If food be the music of love, eat on. I know, I know; that’s a terrible play on Shakespeare’s Twelfth Night, but damn, I can’t even think about food right now. It’s been a really long week, especially the last few days — what with the death of my horse, Phoenix, on top of the miserable heat — and today in itself was exhausting. If you’ve never served at a restaurant before, don’t take it for granted. It can definitely be excruciating, but the money is usually worth it at the end of the day. Making over $70 in three hours sure made it worth it. The downside, though, was that I did not eat anything from the minute I woke up until the minute I got home except for a small Blizzard at Dairy Queen.
Work was great, but seeing one of my best friends was even better. We had texted last night and made fluid plans to get ice cream today, but I was so excited that they didn’t fall through. A lot of plans I try to make seem to fall through, and it gets really frustrating. But I can always count on her, even if she was feeling pretty sick today. It was, nonetheless, fantastic as always to see her.
And I got my hurs did. Yes, my hurs did. While I was waiting for my friend, I called my grandma, who owns her own hair salon, to see if she was there and free to cut my hair — or, hur, as I like to say when I feebly attempt to speak ghetto. Anyways, I did get my grandma to cut my hair, then I met up with my friend for ice cream, and then I drove home to find out that my dad was taking us to dinner.
Red Robin… yummm!! It seems to be my parents’ place of choice, and for good reason. We had an excellent server, and my burger was to die for. Maybe it was the fact that I hadn’t eaten anything all day, but that BBQ burger tasted amazing (and so did the two raspberry margaritas, haha!). Afterward, though, I felt, as I mentioned on the phone with Katie Poule, like a beached whale. My pooch — or food baby, whatever you want to call it — was very, very content with the evening.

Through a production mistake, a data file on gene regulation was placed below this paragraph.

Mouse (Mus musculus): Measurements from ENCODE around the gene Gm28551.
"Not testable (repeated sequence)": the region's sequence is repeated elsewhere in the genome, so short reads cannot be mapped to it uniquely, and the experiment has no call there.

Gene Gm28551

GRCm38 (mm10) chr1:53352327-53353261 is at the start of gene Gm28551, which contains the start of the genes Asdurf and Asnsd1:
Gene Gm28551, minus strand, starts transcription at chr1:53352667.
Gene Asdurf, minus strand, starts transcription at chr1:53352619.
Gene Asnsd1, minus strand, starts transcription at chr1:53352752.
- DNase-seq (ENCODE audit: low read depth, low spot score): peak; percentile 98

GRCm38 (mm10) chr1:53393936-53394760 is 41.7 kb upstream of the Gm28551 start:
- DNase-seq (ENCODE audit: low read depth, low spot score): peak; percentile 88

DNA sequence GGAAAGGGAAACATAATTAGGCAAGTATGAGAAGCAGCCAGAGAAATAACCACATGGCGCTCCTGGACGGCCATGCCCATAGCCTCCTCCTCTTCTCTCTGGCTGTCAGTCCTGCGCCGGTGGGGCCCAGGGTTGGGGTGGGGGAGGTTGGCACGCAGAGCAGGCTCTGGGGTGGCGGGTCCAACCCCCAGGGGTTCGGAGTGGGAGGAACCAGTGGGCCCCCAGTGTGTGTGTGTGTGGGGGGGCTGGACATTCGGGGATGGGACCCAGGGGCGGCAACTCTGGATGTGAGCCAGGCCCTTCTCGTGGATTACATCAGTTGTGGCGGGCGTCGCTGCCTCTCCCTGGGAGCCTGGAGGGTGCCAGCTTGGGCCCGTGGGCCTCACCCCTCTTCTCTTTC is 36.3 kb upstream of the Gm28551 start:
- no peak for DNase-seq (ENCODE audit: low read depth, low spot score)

My horse died today. This is my letter to him:
What they say is right: “You don’t really know what you’ve got ’til it’s gone.” I know the passion I once had for horseback riding faded a long time ago, and I know that I haven’t spent much time with you since I graduated from 4-H, and I know that you probably didn’t even know who I was but rather stupidly let me pet you because you just wanted to feel the attention, but all that aside, Phoenix, I love you. Next to Copper, who I hope meets you in Heaven, you have always been my best friend.
I remember your trip back to our house, which would be your home for thirteen years, and the dilemma with which I was faced in trying to find a name for you. It was fall; the colors were spectacular, as they always are in a Midwestern autumn, but I also remember passing one of the countless cornfields and, in a feeble attempt to name you the first night, I ran the name “Cornstalk” by Mom. “What are you going to call him for short?” she asked, suppressing a laugh. “Corny?”
Scratch “Cornstalk.” I don’t remember how we got to the name “Phoenix,” but I remember the nicknames you were quickly given, and how perfectly they fit your personality. “Feeny,” “Beeny,” and “Beanhead” were ridiculous and dorky, but somehow suited you wonderfully.
We were dorks together, you and I. From the moment you first stepped into the show arena at the fair, you were quirky and stubborn. We never won much of anything, but you won my heart. I was frustrated, but mostly with myself because, even then, I knew I wasn’t putting as much into our relationship as I could. But it was still there. It was small, barely flickering, but it was there. The first time I tried showing you in barrel racing, I remember that even though during practice you could run like the wind, that day you decided to walk the entire pattern. A whopping 72 seconds later, I could do nothing but laugh. You were ridiculous. And I loved you.
I still do, buddy. I may not have shown it until these past couple of days when you were the sickest, but I still do. It’s hard to imagine you not out in the pastures playing with the other horses, despite my not being out there as often as I should have. I always loved you; I still do love you; and, Phoenix, I promise you I always will.
…rest in peace.